Sunderland v Newcastle – We have all been here before haven’t we?
Ben Cooper takes an alternative look at today’s match and the opposition.
The Mackems going into a local derby bottom of the league with a new manager desperate to get the supporters onside, NUFC going into a derby with questions being asked about the team’s commitment and desire alongside the Managers competency.
It’s just like the last few derbies, with one major difference. This time at least one team will be trying to play football. Happily, it’ll be us.
Steve McClaren will be relieved that his “our season starts now” speech inspired both team and fans to their best performance of the season in last week’s 6-2 thumping of Norwich and also that his post-match quote, “this is Newcastle, anything can happen” shows that he is finally starting to understand what it is like to support Newcastle United.
Although Sam Allardyce (The Walrus of Lump – Pictured above) has only spent a couple of weeks in the Mackem managerial ejector seat it seems to be that, like McClaren, he understands his audience, his debut performance last week against WBA as typically charmless as his teams and their fans.
While McClaren was quite rightly dismissing questions regarding defensive frailties and focussing on the positives of a 6-2 win, Allardyce was blaming the referee for a debut 1-0 loss at West Brom.
True enough the goal which separated the sides was probably a foul on the goalkeeper, but it was also poor goalkeeping and we’ll be looking forward to more of the same today.
Fat Sam didn’t let the defeat bother him too much, he praised his side’s defensive qualities which he no doubt had them working on 24 hours a day since arrived in Wearside and no doubt in a few years’ time he’ll be interviewed about the game and Sunderland will have won 4-0 with him scoring all the goals, such is the gob on the fella.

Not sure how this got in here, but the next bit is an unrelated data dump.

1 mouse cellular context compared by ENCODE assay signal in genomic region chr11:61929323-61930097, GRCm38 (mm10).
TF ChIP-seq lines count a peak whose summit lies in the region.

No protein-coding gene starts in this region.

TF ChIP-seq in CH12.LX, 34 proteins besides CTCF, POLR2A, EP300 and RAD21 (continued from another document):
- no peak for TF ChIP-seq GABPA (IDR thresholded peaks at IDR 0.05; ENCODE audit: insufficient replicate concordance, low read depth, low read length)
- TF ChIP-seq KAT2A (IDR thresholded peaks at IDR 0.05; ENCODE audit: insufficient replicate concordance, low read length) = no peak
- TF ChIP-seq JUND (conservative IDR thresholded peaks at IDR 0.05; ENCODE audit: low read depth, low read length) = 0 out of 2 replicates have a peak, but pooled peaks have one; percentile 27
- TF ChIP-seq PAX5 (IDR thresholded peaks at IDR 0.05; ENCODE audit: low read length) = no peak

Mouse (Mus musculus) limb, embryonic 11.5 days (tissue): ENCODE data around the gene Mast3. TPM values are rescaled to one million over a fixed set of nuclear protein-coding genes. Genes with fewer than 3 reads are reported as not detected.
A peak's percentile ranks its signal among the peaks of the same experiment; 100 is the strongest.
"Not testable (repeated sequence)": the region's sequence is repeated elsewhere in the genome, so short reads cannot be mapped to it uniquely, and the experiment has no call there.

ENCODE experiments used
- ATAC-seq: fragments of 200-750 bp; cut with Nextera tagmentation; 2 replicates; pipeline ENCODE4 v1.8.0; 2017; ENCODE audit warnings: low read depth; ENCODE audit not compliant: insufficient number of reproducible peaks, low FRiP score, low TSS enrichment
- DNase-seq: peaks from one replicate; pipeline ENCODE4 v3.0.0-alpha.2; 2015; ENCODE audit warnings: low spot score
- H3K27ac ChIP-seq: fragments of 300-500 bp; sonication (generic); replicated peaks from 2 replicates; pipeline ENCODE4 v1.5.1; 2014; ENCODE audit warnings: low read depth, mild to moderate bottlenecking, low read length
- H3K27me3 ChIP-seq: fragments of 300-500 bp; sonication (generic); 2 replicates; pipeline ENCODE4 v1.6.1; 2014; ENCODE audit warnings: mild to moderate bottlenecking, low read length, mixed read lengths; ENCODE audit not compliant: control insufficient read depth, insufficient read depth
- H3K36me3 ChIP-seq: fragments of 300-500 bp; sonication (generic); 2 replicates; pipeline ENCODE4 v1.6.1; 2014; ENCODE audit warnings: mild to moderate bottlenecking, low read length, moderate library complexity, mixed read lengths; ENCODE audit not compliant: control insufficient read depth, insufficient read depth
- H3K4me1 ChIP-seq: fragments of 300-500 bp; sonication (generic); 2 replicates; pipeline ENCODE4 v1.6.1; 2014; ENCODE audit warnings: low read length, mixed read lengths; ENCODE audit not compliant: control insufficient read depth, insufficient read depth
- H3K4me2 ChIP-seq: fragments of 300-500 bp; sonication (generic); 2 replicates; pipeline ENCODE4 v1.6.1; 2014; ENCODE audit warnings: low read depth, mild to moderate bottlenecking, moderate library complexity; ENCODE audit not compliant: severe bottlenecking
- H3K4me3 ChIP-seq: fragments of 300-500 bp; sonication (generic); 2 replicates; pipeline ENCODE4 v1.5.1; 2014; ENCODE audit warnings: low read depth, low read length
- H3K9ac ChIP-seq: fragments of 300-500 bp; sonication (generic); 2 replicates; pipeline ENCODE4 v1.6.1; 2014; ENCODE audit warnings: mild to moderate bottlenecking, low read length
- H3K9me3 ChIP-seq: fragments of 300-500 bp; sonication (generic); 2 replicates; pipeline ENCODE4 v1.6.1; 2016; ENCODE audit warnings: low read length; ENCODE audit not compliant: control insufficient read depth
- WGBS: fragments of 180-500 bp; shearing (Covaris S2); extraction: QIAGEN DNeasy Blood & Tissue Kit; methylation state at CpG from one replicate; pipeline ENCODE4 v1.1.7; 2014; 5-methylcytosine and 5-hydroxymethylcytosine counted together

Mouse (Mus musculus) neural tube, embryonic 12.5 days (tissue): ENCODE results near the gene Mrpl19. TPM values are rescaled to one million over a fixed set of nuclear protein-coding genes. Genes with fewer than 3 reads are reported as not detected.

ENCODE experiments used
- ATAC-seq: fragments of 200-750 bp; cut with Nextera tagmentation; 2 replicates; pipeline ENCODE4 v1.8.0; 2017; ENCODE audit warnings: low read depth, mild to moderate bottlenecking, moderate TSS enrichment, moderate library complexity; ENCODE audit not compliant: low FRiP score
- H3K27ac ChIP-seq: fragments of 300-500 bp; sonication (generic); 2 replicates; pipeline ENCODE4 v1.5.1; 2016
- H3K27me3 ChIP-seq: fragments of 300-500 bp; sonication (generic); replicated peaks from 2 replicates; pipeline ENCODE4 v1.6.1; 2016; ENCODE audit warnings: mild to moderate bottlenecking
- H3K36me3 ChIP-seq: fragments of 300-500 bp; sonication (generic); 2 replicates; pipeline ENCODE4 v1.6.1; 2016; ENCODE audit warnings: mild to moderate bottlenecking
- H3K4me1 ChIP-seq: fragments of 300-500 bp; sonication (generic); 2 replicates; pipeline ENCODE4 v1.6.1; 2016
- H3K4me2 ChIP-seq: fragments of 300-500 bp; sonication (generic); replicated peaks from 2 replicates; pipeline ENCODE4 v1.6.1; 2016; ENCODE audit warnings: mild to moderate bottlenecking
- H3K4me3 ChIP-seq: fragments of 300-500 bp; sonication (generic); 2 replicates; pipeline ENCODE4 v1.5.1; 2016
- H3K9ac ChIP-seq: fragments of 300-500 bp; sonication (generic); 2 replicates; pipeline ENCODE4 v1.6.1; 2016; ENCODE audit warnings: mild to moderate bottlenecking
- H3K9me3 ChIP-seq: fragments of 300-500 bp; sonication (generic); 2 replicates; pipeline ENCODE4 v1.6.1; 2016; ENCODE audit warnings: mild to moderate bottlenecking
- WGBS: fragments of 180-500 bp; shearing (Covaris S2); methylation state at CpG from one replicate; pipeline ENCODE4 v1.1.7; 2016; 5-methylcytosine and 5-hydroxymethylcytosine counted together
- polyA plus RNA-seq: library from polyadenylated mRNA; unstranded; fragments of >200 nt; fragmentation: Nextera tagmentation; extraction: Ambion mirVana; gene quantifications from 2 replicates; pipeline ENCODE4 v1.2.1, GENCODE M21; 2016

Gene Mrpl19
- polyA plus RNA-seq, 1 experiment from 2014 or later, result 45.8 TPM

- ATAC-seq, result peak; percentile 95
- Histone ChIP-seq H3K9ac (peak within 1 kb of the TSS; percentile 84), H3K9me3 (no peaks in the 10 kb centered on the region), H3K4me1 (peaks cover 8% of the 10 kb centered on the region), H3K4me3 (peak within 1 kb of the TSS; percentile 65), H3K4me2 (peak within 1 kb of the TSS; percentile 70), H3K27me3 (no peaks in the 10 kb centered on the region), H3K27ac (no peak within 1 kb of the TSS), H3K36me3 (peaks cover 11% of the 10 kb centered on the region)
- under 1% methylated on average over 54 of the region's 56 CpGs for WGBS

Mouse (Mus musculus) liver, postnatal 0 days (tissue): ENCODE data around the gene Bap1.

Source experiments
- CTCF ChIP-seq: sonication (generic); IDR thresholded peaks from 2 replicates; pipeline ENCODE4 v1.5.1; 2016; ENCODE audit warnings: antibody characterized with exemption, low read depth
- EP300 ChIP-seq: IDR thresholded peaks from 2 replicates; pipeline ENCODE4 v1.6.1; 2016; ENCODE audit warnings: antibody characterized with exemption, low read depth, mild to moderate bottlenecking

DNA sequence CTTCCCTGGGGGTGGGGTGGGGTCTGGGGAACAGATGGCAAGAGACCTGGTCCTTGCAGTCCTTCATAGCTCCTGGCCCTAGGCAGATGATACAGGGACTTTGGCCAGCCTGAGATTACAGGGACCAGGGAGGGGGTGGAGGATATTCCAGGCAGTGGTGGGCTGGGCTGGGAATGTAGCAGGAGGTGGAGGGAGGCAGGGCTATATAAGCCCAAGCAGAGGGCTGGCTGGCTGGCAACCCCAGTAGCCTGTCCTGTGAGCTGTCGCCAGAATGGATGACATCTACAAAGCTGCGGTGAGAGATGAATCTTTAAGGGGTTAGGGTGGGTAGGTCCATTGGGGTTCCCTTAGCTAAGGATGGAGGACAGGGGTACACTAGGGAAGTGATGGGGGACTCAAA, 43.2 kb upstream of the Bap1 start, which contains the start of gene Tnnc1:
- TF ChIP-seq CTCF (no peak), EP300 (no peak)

After the Baggies loss, Allardyce mentioned that he had masterminded Sunderland not conceding multiple goals for only the third time this season. Well I suppose you’ve got to take the positives out of any situation.
We’ll be full of confidence after scoring 6, they’ll be full of confidence after keeping it down to one.
While it looks like we are finally settling into some sort of 4-4-2 pattern with a bit more solidity in midfield and our creative players finding the space they need away from the melee which Tiote and Colback occupy, the Mackems initial 4-1-4-1 formation was a bit of a change to the Allardyce norm, certainly at NUFC The Walrus of Lump favoured a 4-6-0 formation.
Given time, Allardyce will no doubt soon change Sunderland from a team which doesn’t score goals to one which doesn’t even try to score goals. While the midfield will be no place for the faint-hearted with Clattermole and M’Vila equally as forceful as our midfield destroyers, I doubt it is there that the game will be won or lost today.
It’s probably worth giving Colback the captaincy today just to wind the Mackems up a little bit more.
Fat Sam has already spoken about “keeping our emotions in check” before the game, surprising really, I didn’t know he had any, but making Colback captain will wind them up more than McDonalds stopping serving breakfast at 11am, two hours before most of them have got up.
It is probably defence that is the key for the Mackems today. They know that to win they will have to keep a clean sheet and they know with Younes Kaboul at the back they have very little chance of keeping a clean sheet.